Repressuring During Early Stages of Development
- C.E. Beecher (Empire Oil & Refining Co.)
- Document ID
- Society of Petroleum Engineers
- Transactions of the AIME
- Publication Date
- December 1929
- Document Type
- Journal Paper
- 137 - 150
- 1929. Original copyright American Institute of Mining, Metallurgical, and Petroleum Engineers, Inc. Copyright has expired.
- 2.4.3 Sand/Solids Control, 5.4.2 Gas Injection Methods, 4.1.5 Processing Equipment, 4.6 Natural Gas, 5.2.1 Phase Behavior and PVT Measurements, 5.1.1 Exploration, Development, Structural Geology, 4.1.2 Separation and Treating, 3.1.6 Gas Lift, 5.8.5 Oil Sand, Oil Shale, Bitumen
- 1 in the last 30 days
- 144 since 2007
- Show more detail
- View rights & permissions
The application of gas or air under pressure to obtain more oil from a sandwhich has been practically exhausted by ordinary production methods has beenpracticed to a limited extent for many years. Until recently such methods wereconfined to the Eastern fields, principally those of Ohio and West Virginia,where in many cases the production obtained after applying pressure for a fewyears was nearly equal to the total production prior to that time which hadbeen obtained by the usual production methods. As early as 1917, J.O. Lewiscalled attention to this method of increasing the recovery of oil and cited thephenomenal results obtained by H. E. Smith, I. L. Dunn and O. C. Dunn, whopioneered the application of air or gas pressure recovery methods. With thisinformation available it would appear that other oil-producing sections of thecountry have been extremely slow to realize the advantages of repressuring.However, after a few successful projects in the Mid-Continent area, the oilproducers appreciated the value of this method for obtaining further andprofitable production from their practically exhausted leases and are nowmaking extensive use of it.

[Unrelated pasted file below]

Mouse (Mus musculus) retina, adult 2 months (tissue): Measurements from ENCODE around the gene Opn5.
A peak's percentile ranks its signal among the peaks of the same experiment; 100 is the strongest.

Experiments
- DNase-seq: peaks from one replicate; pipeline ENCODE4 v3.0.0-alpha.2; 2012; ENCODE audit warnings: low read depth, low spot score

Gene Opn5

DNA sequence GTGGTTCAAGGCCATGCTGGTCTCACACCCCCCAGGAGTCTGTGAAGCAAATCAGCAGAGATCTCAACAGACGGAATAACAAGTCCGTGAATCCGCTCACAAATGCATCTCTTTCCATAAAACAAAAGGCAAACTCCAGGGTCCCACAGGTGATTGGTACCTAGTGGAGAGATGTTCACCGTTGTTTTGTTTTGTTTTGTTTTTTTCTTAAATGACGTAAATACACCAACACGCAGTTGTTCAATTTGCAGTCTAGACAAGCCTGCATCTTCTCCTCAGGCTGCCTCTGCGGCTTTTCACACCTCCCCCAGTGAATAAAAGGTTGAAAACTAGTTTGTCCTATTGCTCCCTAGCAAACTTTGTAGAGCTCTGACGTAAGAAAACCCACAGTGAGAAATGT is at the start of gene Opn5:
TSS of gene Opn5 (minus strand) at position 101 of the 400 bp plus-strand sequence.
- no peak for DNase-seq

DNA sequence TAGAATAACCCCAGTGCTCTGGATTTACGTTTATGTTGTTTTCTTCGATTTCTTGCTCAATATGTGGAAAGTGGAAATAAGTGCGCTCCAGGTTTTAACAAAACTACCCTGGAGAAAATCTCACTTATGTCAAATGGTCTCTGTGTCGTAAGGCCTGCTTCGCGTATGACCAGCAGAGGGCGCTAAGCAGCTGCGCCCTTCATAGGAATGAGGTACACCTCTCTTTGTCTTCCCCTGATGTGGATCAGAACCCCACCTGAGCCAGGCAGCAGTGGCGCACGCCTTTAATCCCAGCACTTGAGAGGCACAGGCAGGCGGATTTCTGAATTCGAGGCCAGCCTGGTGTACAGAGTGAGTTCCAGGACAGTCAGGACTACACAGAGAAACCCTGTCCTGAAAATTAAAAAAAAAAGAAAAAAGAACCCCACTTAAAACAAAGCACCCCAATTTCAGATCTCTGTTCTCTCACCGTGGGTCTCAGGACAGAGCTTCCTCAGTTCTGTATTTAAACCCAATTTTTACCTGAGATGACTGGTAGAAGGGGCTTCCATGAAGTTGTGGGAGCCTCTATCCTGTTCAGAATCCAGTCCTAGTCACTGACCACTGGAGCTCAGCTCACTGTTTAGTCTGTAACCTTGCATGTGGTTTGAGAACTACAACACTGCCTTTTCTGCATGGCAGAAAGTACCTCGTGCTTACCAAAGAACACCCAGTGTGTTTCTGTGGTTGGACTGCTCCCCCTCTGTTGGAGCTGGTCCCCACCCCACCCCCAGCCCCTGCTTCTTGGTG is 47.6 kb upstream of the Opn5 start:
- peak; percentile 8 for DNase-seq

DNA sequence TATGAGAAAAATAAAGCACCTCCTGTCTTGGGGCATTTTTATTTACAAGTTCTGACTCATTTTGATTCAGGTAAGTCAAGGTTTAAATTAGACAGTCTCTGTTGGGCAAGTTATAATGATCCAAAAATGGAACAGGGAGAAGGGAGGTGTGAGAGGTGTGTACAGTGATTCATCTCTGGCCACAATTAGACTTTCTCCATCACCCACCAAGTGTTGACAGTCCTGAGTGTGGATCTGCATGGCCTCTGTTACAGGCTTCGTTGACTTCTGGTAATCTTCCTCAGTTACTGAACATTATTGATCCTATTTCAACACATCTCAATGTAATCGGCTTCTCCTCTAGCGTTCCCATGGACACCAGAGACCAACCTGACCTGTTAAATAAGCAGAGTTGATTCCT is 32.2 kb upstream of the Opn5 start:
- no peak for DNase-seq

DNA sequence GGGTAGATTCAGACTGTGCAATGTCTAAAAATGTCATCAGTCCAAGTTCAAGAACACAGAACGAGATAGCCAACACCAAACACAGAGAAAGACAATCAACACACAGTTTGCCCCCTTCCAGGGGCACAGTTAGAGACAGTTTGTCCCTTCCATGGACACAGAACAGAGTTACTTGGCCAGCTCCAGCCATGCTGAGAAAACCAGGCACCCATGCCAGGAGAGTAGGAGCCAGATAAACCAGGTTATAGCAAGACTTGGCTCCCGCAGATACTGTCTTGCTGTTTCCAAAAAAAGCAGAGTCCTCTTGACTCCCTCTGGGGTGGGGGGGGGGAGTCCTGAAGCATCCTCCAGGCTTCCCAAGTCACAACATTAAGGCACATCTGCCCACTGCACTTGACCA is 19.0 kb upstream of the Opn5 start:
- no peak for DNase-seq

In general, it has been the practice to apply pressure to the sands whenproduction has declined to a small yield per well. The purpose of this paper isto discuss some of the advantages which may be expected from returning gasunder pressure to the oil sands during the early stages of development, beforethe rock pressure has been dissipated and the gas exhausted, and to stimulatediscussion of this subject on which comparatively little actual field data areavailable.
The Function of Gas
Gas associated with or dissolved in the oil is the source of energy causingmovement of the oil to the well. When this energy is dissipated productionceases.
|File Size||1 MB||Number of Pages||14|